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The Main Stages of ICM

Like any large-scale undertaking, an ICM project unfolds in stages. Taking a high-level view of this process, we can broadly identify three principal stages:

 

The following table illustrates the types of activities associated with each stage:

Planning

Development and Implementation

Operations and Maintenance

Assemble sponsors, stakeholders, and partners — enlist the participants needed for the project

Select a corridor — evaluate possibilities and choose a site

Perform a corridor analysis — obtain a thorough understanding of the facts on the ground

Develop a Concept of Operations — outline current corridor operations and how the ICM project could improve them

Delineate high-level architecture — identify the pieces and how they would work together

Engage in high-level deployment planning — examine what needs to be implemented, where, when, how, and by whom

Identify funding and organizational structures — enable project continuity and execution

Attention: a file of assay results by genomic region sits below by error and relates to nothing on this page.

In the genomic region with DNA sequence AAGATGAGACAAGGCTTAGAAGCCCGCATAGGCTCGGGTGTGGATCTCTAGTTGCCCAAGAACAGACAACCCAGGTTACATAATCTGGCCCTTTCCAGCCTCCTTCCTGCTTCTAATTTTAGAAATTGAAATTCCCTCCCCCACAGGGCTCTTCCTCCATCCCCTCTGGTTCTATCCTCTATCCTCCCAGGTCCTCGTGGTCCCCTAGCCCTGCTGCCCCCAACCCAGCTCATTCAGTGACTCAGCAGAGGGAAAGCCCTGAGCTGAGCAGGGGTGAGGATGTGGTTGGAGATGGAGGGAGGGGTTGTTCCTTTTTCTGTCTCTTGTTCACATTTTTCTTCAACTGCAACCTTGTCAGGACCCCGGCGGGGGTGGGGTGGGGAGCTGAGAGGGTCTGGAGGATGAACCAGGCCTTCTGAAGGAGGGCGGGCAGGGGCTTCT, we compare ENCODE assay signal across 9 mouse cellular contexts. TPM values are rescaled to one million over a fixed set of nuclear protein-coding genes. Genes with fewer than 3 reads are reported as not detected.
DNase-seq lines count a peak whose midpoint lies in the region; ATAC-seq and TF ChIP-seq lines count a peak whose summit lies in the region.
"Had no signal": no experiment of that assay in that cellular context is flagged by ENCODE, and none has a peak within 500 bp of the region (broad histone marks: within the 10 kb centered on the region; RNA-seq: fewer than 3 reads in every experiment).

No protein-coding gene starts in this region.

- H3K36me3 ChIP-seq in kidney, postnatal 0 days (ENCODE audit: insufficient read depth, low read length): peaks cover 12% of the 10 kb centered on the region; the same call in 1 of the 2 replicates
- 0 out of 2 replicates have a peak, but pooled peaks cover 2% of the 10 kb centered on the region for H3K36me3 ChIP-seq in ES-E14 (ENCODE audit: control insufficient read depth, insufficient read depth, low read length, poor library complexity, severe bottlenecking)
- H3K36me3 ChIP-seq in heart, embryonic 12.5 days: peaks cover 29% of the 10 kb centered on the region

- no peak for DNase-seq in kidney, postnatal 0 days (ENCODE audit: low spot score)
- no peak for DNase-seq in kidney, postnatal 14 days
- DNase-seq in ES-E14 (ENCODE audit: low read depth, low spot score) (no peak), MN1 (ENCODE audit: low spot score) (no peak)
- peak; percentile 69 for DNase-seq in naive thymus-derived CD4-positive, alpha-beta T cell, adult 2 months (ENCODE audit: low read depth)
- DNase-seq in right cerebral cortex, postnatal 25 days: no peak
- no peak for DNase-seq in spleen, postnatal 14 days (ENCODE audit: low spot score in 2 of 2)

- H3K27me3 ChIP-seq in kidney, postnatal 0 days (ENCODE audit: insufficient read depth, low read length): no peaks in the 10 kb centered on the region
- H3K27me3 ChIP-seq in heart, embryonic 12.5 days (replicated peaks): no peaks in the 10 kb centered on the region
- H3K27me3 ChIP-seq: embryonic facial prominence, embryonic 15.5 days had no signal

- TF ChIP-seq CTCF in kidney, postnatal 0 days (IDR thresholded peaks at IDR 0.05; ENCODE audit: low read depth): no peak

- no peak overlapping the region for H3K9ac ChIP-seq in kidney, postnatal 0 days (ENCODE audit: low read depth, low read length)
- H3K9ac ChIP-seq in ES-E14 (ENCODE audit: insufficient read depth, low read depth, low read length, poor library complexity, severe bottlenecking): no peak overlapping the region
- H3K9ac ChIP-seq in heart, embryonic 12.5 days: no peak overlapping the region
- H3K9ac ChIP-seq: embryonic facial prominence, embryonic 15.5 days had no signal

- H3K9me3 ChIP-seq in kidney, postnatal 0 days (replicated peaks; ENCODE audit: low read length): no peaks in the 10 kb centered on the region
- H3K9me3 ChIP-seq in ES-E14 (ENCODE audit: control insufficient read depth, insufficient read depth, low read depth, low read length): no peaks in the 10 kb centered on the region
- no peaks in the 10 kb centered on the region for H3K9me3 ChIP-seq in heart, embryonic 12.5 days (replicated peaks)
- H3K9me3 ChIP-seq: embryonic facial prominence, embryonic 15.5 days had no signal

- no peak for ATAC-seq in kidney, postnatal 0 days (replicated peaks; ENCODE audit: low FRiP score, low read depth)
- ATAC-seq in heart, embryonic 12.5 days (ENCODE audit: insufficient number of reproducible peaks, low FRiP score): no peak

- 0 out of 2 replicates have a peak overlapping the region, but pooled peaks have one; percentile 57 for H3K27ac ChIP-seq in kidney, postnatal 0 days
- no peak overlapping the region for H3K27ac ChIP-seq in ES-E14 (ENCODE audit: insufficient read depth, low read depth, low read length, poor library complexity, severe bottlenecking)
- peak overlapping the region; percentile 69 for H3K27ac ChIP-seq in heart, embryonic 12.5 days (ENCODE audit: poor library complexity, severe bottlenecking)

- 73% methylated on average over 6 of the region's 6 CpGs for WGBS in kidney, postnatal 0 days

Outline initial requirements — specify what the various systems must do to meet user needs

Agree on MOUs, playbooks, deployment — get final agreement from all participants on collaboration processes, traffic management strategies, and deployment plans

Integrate/build supporting systems — includes design, development, testing, validation

Refine corridor sensing and control capabilities — includes data procurement/standardization/sharing mechanisms, and development of interfaces among systems and operators

Deployment (System and MOUs) — put both the technology and the cooperative stakeholder protocols into practice

Operate the system — technical systems and stakeholder collaboration

Evaluate the system — assess system functioning, stakeholder coordination, corridor metrics

Maintain the system — monitor and adjust/refresh technical components, stakeholder communication processes

Upgrade the system — integrate new technology, lessons learned

 

While this is only a sample of the tasks in an ICM project, it is clear there are many interrelated pieces. To ensure that the stages proceed as desired, that nothing is overlooked, and that the project has the greatest chance of succeeding, it is essential to apply an overall process of planning, guidance, and control. That overall process is known as Systems Engineering.